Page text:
Alzheimer has no reverse and women are the most affected

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According to the Alzheimer Association AA, the disease is the sixth leading cause of death in the United States and the fifth in the country in people over 65.

Mother and daughter chatting.

Study reveals that Alzheimer's affects more women in the United States. / Photo: Pexels

The Woman Post | María Lourdes Zimmermann @marlouzim

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Leer en español: El Alzheimer no tiene reversa y las mujeres son las más afectadas

Moving to tears, the film Still Alice portrays the impotence of a disease that has no reversal such as Alzheimer's. It draws attention to the phenomenon that will affect more than 135 million people worldwide in the year 2050 and is currently making ill 5.8 million Americans.

Alice Howland is a brilliant Harvard professor of cognitive psychology and renowned linguist who never paid attention to her recurring lapses of mind, signs of premature Alzheimer's, a type of atypical dementia in a 50-year-old woman. The film that gave the actress Julianne Moore the Oscar in 2014 is an x-ray of the situation that thousands of North American victims of one of the greatest epidemics of the 21st century are experiencing today.

The latest Facts and Figures 2020 report confirms this. Prepared by the Alzheimer Association AA, the study concluded that the disease is the sixth leading cause of death in the United States and the fifth in the country in people over 65 years of age.

In the United States, of the 5.8 million people suffering from the disease, 3.6 million are women. They are the most affected by this type of dementia for causes that are still investigated and that according to some studies suggest a connection with pregnancy, female hormones, the age of menarche and menopause, the number of spontaneous abortions and even the advantages Innate cognitive abilities of a woman. However, all of the above is still under investigation.

The report, considered by the AA as the most complete compilation of national statistics and information on the disease collected in the United States, analyzes mortality, the costs of care and the impact of the disease on its caregivers, among other relevant aspects that allow the decision making against the phenomenon.

One of the most shocking figures presented in the report is the 146% increase in Alzheimer's death rates since 2000, while deaths from other major diseases remained stable or decreased.

Research indicates that one in three elderly people dies from Alzheimer's or another type of dementia, noting that the disease causes more deaths than breast and prostate cancer combined.

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One of the many relevant aspects of the research is the numbers of those who assume the role of caregivers of Alzheimer's patients. This is how 16 million Americans exercise this relevant role that is mainly carried out by women. Approximately two thirds are women, and one third of dementia caregivers are the daughters of the sick, a role delegated by their parents. Generally when a mother suffers from the disease, the father delegates her care to the daughters according to research.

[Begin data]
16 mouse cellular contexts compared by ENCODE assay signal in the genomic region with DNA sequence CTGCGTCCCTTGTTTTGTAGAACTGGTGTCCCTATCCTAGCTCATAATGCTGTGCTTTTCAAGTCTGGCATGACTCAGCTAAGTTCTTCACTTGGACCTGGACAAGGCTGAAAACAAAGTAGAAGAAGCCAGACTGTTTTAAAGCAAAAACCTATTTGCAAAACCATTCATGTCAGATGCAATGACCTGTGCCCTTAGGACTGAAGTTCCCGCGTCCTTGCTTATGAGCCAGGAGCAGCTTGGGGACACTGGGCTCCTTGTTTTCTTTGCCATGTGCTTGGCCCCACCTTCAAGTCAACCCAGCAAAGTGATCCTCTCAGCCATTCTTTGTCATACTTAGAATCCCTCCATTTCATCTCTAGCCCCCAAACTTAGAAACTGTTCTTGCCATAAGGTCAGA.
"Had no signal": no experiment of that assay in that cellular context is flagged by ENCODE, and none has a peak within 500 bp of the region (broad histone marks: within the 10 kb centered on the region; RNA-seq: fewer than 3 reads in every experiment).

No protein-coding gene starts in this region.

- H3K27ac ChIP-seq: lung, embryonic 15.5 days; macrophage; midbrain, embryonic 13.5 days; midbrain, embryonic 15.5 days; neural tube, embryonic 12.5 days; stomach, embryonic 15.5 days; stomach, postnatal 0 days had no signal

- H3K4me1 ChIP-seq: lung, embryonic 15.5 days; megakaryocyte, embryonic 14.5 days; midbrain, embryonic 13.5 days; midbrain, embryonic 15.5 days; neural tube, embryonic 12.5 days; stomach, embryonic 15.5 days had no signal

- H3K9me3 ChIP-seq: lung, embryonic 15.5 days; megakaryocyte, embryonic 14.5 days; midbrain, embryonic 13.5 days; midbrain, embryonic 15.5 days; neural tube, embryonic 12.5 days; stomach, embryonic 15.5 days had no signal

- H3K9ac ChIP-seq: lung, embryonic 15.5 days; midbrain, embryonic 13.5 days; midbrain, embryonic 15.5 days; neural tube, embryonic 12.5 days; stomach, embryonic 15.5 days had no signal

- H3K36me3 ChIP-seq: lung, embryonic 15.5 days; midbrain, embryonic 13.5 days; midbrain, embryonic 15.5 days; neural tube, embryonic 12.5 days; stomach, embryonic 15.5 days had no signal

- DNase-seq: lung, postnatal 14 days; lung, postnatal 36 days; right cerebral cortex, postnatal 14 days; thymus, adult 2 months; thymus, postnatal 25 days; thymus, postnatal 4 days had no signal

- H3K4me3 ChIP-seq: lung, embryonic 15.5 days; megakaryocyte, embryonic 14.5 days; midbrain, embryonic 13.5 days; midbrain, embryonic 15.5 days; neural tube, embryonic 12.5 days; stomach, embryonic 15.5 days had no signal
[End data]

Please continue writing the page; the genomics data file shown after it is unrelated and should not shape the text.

Regarding the economic expense of caring for people with Alzheimer's, the Facts and Figures 2020 report points out that, for the fourth consecutive year, this is exceeding a quarter of a billion dollars and the volume of this item is expected to increase by 23, 3% in the next 5 years due to the increase in the disease in the United States.

"The medical profession is not prepared to cope with the growth of cases," furthermore, the report analyzes the willingness of primary care physicians and the medical profession to meet the growing demands for dementia care and surveillance in America. " Exactly half of primary care physicians believe that the profession is not ready to serve the growing number of people with Alzheimer's or other dementias".

82% of GPs say they are on the front line of dementia care. However, nearly 2 in 5 (39%) maintain that they "never" or just "sometimes feel comfortable" making a diagnosis of Alzheimer's or other dementias. 22% of physicians have no residency experience in diagnosing and caring for dementia.

Alzheimer's is a progressive mental deterioration of the brain that destroys memory and thinking skills, preventing people from leading a normal life by doing their simplest tasks. Studies suggest that the disease is caused by an accumulation in the brain of beta amyloid plaques and neurofibrillary tangles that function as brain debris without eliminating, causing irreversible damage to death.